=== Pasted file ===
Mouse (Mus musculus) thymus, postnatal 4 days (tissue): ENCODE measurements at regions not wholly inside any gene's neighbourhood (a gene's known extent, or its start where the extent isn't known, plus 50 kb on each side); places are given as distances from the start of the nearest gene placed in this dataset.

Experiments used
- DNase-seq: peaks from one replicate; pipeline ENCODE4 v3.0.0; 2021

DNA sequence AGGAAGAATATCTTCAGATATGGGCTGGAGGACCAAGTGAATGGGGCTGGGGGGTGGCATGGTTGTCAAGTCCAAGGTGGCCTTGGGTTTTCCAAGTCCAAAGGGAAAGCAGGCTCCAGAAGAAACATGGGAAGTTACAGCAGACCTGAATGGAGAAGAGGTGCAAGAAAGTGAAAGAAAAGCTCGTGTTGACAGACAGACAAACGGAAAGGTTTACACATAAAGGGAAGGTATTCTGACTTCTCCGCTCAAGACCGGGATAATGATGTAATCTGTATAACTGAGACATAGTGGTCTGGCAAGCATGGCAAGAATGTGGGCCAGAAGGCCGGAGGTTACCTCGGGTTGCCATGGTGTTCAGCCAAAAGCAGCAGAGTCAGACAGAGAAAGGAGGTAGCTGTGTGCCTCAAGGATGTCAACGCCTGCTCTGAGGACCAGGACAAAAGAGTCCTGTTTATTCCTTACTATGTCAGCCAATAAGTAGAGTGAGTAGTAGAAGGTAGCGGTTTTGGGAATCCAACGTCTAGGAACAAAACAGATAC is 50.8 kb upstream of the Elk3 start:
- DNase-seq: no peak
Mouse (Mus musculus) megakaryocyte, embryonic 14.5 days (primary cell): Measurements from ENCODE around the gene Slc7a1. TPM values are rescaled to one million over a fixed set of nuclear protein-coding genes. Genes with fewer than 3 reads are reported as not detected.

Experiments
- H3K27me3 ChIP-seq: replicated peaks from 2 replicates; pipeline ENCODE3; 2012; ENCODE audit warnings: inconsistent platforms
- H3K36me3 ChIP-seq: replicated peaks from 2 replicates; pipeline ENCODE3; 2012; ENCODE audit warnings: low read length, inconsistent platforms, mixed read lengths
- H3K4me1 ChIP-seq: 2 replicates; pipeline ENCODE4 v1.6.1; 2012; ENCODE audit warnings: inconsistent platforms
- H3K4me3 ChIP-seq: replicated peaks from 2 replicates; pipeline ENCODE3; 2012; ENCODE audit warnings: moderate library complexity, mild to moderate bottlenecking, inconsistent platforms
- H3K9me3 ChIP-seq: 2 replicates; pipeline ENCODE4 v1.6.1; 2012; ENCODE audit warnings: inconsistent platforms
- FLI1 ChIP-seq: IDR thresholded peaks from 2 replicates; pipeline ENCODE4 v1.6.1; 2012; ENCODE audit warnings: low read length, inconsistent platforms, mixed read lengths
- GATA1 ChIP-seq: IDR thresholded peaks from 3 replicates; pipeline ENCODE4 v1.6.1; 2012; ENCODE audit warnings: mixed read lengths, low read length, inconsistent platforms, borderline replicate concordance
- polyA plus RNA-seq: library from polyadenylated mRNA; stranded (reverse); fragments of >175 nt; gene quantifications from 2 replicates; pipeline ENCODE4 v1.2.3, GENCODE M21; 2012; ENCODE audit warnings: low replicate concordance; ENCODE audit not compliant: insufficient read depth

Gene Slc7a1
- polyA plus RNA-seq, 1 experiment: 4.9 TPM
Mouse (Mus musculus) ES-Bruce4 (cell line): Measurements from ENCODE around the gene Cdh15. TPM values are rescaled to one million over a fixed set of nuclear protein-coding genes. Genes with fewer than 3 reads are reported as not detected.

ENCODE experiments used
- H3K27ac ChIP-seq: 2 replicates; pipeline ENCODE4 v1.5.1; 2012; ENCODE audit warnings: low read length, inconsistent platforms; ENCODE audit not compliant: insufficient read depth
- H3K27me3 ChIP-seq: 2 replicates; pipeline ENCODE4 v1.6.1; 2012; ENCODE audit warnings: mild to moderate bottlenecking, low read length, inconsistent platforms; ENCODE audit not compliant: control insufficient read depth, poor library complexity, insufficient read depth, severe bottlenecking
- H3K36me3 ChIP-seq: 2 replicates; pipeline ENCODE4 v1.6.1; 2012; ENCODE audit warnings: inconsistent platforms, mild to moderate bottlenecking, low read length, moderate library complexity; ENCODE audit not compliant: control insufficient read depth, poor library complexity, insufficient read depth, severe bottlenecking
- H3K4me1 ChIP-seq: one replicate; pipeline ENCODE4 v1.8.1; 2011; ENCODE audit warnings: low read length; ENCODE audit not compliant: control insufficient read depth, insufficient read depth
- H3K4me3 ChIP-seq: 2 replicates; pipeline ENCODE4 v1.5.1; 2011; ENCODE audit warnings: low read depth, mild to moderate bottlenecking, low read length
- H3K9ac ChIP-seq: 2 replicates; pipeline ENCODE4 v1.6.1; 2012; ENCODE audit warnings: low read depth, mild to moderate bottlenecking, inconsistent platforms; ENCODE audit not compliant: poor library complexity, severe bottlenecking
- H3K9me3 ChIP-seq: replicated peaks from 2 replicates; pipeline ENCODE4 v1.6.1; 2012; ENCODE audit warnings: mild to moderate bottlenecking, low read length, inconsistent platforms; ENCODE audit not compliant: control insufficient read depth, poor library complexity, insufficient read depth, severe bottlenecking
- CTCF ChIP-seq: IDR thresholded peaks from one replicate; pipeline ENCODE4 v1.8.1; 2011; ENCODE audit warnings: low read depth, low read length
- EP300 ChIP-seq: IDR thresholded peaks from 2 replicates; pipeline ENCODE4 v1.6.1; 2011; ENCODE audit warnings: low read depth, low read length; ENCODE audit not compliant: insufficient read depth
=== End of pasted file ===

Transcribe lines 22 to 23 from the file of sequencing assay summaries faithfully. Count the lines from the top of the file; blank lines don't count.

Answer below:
- H3K36me3 ChIP-seq: 2 replicates; pipeline ENCODE4 v1.6.1; 2012; ENCODE audit warnings: inconsistent platforms, mild to moderate bottlenecking, low read length, moderate library complexity; ENCODE audit not compliant: control insufficient read depth, poor library complexity, insufficient read depth, severe bottlenecking
- H3K4me1 ChIP-seq: one replicate; pipeline ENCODE4 v1.8.1; 2011; ENCODE audit warnings: low read length; ENCODE audit not compliant: control insufficient read depth, insufficient read depth